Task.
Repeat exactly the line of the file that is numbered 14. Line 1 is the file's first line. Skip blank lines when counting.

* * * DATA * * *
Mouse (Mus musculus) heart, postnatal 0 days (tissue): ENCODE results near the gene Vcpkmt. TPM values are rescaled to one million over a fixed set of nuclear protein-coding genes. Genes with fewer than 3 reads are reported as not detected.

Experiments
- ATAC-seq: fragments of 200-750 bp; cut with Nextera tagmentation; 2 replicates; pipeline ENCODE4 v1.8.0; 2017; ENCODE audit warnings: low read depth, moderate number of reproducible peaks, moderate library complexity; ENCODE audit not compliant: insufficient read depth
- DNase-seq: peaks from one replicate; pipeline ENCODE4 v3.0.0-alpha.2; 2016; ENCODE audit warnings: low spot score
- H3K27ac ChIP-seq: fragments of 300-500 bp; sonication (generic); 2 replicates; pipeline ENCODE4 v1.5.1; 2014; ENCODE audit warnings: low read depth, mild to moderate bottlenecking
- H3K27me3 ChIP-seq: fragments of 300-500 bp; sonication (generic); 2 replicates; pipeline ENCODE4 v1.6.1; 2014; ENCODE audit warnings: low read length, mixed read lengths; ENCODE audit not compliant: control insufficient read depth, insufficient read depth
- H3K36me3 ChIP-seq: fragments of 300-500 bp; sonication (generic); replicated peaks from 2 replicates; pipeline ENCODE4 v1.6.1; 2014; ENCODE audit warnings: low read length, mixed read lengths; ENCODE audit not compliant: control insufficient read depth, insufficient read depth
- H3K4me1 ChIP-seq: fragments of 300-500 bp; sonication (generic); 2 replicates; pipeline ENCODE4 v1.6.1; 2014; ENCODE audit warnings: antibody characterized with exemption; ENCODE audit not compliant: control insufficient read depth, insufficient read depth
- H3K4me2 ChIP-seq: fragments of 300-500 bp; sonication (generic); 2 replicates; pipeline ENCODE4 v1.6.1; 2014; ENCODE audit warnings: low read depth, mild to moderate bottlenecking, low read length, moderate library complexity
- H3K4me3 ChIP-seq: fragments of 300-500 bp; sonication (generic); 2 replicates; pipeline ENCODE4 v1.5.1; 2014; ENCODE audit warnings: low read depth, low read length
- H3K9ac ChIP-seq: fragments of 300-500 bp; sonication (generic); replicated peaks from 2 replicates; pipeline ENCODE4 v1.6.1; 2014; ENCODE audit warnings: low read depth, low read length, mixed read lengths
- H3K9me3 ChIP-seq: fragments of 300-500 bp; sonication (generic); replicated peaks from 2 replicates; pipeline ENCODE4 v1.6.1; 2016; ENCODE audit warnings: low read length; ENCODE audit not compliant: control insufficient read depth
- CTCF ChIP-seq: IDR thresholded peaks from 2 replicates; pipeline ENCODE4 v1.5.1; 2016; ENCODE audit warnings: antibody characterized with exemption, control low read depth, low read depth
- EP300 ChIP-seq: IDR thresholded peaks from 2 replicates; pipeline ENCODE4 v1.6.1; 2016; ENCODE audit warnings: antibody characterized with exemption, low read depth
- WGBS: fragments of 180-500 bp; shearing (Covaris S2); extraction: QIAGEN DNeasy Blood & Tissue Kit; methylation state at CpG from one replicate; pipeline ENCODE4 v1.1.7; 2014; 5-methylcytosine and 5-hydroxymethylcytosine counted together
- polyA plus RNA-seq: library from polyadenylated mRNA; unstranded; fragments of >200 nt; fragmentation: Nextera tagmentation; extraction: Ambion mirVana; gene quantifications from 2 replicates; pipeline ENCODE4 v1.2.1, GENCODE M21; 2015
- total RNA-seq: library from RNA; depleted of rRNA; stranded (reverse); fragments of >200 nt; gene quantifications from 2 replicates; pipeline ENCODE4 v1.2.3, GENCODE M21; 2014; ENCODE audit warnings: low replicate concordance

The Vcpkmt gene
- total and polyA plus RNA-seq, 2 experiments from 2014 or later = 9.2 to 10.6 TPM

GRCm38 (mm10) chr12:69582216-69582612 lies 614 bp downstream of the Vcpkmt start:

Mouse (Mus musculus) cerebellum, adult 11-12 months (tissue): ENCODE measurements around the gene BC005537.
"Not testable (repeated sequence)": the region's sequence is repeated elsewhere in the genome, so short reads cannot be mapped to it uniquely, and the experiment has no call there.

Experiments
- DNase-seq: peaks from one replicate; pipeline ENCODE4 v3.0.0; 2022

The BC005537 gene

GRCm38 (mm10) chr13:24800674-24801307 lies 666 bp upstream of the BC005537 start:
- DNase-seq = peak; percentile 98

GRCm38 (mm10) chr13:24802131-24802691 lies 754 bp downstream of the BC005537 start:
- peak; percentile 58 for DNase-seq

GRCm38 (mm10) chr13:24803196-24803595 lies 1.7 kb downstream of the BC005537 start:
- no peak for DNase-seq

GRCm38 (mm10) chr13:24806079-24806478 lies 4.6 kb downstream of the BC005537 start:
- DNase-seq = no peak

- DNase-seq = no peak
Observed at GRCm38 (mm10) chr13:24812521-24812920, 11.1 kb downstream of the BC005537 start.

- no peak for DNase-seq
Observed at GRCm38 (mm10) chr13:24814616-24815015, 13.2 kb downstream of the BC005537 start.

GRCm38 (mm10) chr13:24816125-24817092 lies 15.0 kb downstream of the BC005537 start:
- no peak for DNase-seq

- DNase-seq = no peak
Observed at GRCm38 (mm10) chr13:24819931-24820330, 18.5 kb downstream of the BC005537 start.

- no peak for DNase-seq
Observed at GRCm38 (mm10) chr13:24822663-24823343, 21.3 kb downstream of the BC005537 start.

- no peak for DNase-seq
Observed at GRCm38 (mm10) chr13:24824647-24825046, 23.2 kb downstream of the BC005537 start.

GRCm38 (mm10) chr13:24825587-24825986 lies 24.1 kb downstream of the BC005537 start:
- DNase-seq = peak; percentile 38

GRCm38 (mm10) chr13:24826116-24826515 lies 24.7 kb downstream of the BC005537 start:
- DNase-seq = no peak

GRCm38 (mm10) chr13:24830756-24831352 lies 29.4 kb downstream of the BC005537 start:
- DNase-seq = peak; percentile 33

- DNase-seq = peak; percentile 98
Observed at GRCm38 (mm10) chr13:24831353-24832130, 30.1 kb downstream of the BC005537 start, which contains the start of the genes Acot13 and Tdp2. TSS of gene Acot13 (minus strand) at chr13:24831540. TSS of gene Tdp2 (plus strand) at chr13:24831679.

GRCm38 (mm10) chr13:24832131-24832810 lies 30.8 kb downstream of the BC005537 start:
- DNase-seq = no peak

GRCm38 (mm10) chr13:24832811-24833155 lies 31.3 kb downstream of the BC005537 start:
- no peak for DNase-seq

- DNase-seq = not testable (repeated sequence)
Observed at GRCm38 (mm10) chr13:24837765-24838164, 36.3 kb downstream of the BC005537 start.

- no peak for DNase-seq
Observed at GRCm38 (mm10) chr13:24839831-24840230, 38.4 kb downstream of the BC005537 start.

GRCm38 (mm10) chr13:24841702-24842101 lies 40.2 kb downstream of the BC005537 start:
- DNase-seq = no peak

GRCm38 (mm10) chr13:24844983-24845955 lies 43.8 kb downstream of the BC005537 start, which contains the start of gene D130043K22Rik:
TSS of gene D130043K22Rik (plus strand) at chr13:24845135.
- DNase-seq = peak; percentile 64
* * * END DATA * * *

- EP300 ChIP-seq: IDR thresholded peaks from 2 replicates; pipeline ENCODE4 v1.6.1; 2016; ENCODE audit warnings: antibody characterized with exemption, low read depth